ARISS News Release No. 21-59
Dave Jordan, AA4KN
ARISSContact is Scheduled for
Students at Colegio Pumahue Temuco, Temuco, Chile
November27, 2021—Amateur Radio on the International Space Station (ARISS) has received scheduleconfirmation for an ARISS radio contact with astronauts. ARISS is the organizationthat puts together special amateur radio contacts between students around theglobe and crew members with ham radio licenses on the International Space Station (ISS).
This will be a direct contact via amateur radio between students in Temuco, Chile and AstronautRaja Chari (KI5LIU). Students will take turns asking theirquestions. LocalCovid-19 protocols are adhered to as applicable for each ARISS contact. The downlink frequency for this contact is 145.800 MHZ and may be heardby listeners that are within the ISS-footprint that also encompasses the radio relayground station.
Amateur radio operators using the CE6TC call signwill operate the ham radio ground station for this contact.
The ARISS radio contact isscheduled for November 29, 2021 at 10:53 am Temuco time zone CLST (13:53 UTC, 8:53 am EST, 7:53 am CST, 6:53 am MST and 5:53am PST).
ColegioPumahue is a private school with 1,200students, ages 4 to 17. The school is part of the international group ofCognita Schools and a certified Cambridge International School. The teachingstaff have integrated various aspects of space science and ISS topics into curriculafor all levels and grades. Students in primary and secondary levels are alsolearning about radio communication and its practical applications as well as antennabuilding as a science course activity. Members of the Radio Club Temuco (CE6TC)will be providing support during the ARISS contact.
Astime allows, students will ask these questions:
1. What are you doing in the currentmission?
2. How do you dispose of trash andother debris?
3. How does the planet Earth look fromspace?
4. How do you get dressed in the space?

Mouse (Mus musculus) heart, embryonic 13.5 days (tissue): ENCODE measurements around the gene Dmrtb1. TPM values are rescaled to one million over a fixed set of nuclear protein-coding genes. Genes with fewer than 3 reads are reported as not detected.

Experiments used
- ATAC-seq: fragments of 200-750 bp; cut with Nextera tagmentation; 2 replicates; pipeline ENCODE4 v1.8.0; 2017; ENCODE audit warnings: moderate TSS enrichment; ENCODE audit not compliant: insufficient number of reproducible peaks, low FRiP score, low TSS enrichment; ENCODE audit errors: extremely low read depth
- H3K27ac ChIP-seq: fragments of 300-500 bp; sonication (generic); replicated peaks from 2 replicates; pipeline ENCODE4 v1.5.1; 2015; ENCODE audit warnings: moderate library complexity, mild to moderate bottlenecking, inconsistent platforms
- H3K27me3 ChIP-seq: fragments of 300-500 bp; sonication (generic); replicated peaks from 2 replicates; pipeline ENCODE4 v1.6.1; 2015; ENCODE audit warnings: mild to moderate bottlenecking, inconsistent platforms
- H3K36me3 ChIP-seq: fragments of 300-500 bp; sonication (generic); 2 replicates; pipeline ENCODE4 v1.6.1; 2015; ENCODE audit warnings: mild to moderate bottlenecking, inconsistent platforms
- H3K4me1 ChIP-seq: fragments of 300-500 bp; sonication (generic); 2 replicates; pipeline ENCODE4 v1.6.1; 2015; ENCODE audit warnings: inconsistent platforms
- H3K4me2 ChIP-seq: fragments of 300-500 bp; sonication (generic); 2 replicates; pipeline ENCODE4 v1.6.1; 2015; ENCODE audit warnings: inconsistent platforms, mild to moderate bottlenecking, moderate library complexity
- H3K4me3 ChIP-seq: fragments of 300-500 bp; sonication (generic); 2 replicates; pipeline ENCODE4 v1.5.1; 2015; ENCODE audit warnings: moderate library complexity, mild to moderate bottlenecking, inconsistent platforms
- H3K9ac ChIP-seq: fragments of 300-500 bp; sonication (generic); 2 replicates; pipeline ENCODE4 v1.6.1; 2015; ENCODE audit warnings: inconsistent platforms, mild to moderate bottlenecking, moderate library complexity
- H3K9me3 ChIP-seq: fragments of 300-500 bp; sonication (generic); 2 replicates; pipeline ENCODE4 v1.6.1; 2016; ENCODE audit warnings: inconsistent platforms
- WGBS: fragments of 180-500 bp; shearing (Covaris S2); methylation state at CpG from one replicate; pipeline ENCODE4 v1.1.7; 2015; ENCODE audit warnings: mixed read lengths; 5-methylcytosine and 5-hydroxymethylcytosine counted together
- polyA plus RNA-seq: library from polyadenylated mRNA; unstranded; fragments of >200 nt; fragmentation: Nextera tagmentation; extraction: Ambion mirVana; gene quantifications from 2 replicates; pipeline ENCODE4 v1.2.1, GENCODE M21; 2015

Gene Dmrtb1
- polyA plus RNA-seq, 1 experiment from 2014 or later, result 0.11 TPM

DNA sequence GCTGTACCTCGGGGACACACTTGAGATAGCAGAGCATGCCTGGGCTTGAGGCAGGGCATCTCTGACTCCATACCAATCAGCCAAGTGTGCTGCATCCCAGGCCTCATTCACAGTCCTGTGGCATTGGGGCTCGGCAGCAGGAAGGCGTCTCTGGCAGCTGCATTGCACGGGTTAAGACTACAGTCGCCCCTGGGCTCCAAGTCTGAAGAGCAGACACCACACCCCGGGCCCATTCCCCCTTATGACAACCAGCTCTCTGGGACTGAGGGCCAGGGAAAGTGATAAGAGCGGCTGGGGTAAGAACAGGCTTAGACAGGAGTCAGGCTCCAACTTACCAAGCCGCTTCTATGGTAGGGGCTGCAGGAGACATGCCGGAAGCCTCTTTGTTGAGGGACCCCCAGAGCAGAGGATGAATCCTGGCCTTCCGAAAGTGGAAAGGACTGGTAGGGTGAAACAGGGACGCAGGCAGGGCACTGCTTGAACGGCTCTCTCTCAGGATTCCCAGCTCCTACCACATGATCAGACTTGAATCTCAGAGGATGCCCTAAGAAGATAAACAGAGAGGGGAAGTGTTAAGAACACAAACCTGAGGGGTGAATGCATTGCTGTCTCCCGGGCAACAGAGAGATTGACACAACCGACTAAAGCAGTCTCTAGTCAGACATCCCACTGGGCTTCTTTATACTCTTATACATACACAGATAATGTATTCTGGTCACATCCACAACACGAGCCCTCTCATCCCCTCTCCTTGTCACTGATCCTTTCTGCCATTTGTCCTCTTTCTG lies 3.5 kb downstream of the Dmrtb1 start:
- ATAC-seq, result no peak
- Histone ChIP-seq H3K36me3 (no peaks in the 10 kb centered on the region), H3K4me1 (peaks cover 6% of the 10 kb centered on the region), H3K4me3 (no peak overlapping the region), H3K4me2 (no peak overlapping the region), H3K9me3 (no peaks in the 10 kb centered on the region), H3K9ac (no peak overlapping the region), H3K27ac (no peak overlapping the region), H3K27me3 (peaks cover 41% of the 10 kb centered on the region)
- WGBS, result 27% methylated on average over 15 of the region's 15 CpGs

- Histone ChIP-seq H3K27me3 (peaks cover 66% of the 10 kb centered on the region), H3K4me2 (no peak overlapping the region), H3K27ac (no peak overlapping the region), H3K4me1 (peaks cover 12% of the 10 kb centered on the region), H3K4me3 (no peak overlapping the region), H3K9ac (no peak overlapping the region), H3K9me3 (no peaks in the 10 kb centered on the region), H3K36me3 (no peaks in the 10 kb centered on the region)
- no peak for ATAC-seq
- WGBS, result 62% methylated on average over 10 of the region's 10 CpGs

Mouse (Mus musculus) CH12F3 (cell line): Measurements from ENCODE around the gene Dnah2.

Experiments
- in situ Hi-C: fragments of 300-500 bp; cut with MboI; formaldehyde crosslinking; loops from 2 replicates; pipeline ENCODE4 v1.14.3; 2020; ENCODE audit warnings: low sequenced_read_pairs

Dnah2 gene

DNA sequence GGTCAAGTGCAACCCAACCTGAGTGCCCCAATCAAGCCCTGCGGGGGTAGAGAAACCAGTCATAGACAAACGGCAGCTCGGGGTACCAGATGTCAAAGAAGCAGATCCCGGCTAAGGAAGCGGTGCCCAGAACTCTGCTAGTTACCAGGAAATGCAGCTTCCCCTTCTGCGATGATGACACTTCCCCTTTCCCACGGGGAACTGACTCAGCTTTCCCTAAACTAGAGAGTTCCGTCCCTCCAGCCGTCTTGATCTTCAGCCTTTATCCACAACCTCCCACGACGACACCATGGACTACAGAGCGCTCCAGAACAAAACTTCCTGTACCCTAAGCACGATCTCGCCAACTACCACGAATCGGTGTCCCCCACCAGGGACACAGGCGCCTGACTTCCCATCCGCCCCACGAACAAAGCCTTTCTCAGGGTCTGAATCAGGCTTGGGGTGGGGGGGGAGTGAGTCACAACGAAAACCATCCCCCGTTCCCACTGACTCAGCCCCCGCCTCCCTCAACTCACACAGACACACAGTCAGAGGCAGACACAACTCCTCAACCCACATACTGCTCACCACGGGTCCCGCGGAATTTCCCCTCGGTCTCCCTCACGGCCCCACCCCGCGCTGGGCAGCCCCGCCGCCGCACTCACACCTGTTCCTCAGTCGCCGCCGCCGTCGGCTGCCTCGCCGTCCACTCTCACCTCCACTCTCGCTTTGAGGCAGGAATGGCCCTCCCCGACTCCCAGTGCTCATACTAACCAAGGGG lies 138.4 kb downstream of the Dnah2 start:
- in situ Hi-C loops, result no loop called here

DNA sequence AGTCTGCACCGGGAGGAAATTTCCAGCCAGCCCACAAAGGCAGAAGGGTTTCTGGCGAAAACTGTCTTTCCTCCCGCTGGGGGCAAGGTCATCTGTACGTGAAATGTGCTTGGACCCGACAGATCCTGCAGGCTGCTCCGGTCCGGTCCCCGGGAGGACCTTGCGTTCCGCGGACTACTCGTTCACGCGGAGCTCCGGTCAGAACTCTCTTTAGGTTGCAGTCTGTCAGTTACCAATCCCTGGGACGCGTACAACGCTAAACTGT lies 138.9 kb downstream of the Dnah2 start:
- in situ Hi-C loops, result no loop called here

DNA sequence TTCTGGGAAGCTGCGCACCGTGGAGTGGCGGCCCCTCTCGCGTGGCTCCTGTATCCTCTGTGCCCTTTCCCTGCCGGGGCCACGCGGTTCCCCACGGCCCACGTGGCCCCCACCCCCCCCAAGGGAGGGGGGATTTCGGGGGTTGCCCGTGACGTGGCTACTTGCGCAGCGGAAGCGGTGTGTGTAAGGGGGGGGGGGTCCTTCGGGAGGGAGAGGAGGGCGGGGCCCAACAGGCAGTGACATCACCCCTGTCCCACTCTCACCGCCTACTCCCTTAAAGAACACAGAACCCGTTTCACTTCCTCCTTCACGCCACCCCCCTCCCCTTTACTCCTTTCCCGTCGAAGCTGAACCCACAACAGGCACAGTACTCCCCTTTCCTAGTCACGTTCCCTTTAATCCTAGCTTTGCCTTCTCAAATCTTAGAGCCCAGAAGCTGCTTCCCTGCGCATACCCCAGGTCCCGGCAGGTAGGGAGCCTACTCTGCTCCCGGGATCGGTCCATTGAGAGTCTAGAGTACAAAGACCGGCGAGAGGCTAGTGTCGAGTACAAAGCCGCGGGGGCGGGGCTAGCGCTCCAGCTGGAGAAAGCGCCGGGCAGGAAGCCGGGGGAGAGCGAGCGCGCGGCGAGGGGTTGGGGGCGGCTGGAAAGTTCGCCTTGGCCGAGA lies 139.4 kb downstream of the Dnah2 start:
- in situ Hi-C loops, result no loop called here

5. How difficult is to stay away fromyour family?
6. How does it feel when you return tothe Earth after being in space?
7. What happens to your bones, muscles,and joints in space if there is no gravity?
8. How does oxygen access work inspace?
9. How do you manage to keep food fromspoiling?
10. What do you miss the most aboutbeing on Earth?
11. How difficult is it to train to bean astronaut?
12. How can you communicate with yourfriends and family on Earth?
13. How do you think a student fromChile could become an astronaut?
14. How is it possible that spacedebris do not crash with the station?
15. What physical activity do you do tostay healthy?
16. How is the feeling of watchingeverything beyond the clouds?
ARISS – Celebrating 20 Years of Continuous Amateur Radio Operations onthe ISS
Amateur Radio on the InternationalSpace Station (ARISS) is a cooperative venture of international amateur radiosocieties and the space agencies that support the International Space Station(ISS). In the United States, sponsors are the Radio Amateur SatelliteCorporation (AMSAT), the American Radio Relay League (ARRL), the ISS NationalLab-Space Station Explorers, and NASA’s Space communications and Navigationprogram. The primary goal of ARISS is to promote exploration of science,technology, engineering, the arts, and mathematics topics. ARISS does this byorganizing scheduled contacts via amateur radio between crew members aboard theISS and students. Before and during these radio contacts, students, educators,parents, and communities take part in hands-on learning activities tied tospace, space technologies, and amateur radio. For more information, see www.ariss.org
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